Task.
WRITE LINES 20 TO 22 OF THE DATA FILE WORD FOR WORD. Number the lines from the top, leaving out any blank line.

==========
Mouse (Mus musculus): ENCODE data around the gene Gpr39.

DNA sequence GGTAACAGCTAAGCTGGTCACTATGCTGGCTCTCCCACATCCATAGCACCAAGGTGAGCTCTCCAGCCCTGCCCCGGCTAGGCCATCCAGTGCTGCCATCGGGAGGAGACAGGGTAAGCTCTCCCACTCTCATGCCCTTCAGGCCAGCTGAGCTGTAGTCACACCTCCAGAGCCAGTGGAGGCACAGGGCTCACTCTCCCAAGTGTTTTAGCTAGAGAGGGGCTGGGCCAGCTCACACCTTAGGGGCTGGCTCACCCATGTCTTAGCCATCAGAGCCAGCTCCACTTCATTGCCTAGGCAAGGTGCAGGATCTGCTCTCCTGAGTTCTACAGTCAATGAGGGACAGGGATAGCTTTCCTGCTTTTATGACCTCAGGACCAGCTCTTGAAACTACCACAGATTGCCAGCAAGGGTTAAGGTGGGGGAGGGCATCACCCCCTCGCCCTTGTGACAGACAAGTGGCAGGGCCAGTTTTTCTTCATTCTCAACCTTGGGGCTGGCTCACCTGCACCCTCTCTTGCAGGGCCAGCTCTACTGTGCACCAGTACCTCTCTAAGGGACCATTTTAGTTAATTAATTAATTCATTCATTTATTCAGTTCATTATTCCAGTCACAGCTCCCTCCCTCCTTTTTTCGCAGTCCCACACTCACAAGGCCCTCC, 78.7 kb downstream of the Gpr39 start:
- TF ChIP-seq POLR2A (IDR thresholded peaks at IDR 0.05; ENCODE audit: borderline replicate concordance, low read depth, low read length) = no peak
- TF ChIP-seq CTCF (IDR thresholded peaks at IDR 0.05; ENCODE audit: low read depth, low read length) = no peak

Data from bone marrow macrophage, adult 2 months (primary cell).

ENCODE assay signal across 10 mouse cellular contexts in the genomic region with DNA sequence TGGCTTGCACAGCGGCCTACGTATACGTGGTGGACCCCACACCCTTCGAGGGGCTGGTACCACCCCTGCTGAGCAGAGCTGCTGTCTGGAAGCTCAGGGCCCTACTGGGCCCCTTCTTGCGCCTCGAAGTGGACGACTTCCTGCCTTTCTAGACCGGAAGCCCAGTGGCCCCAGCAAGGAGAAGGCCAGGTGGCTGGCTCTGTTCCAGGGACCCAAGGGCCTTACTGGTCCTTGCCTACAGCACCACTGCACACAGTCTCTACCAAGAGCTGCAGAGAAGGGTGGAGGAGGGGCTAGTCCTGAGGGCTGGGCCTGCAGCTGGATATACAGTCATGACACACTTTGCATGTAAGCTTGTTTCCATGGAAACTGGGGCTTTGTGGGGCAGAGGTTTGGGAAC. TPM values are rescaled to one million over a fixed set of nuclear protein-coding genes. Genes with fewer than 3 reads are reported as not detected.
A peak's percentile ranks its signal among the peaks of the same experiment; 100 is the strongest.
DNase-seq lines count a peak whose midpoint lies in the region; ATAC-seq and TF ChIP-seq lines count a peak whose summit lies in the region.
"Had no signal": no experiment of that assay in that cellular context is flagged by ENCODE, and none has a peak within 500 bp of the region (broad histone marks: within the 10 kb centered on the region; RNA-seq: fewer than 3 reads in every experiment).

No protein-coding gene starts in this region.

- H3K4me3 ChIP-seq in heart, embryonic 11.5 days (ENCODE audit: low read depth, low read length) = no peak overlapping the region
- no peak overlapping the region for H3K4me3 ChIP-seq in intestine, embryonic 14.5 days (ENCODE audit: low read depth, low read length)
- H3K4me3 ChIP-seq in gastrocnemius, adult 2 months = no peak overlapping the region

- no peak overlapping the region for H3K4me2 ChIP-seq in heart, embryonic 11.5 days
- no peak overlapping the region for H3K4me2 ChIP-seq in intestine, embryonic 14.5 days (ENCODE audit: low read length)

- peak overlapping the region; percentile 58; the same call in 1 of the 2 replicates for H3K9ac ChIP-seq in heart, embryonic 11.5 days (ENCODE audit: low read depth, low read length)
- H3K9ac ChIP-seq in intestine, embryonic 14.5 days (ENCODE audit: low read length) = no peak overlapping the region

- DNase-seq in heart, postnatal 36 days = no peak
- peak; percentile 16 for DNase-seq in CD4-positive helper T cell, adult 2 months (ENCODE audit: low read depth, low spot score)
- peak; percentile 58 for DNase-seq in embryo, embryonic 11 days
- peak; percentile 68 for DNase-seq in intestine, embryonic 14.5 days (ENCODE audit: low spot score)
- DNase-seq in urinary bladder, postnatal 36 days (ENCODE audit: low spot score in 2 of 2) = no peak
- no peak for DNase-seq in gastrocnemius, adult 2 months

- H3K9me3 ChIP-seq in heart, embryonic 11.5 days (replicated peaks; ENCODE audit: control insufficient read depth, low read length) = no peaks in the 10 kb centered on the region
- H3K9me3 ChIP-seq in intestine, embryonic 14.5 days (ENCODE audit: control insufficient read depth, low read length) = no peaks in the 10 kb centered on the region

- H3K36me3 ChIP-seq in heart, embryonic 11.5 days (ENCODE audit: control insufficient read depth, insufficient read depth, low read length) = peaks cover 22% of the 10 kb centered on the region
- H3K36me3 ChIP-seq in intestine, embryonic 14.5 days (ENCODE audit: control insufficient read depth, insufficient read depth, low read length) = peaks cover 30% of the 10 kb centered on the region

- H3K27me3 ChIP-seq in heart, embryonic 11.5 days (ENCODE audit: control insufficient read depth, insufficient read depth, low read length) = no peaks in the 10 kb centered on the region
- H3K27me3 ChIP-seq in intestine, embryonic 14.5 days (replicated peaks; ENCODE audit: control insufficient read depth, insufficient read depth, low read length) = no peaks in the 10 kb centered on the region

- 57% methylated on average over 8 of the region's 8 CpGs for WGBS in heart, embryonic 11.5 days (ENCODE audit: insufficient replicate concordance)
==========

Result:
- peak; percentile 58 for DNase-seq in embryo, embryonic 11 days
- peak; percentile 68 for DNase-seq in intestine, embryonic 14.5 days (ENCODE audit: low spot score)
- DNase-seq in urinary bladder, postnatal 36 days (ENCODE audit: low spot score in 2 of 2) = no peak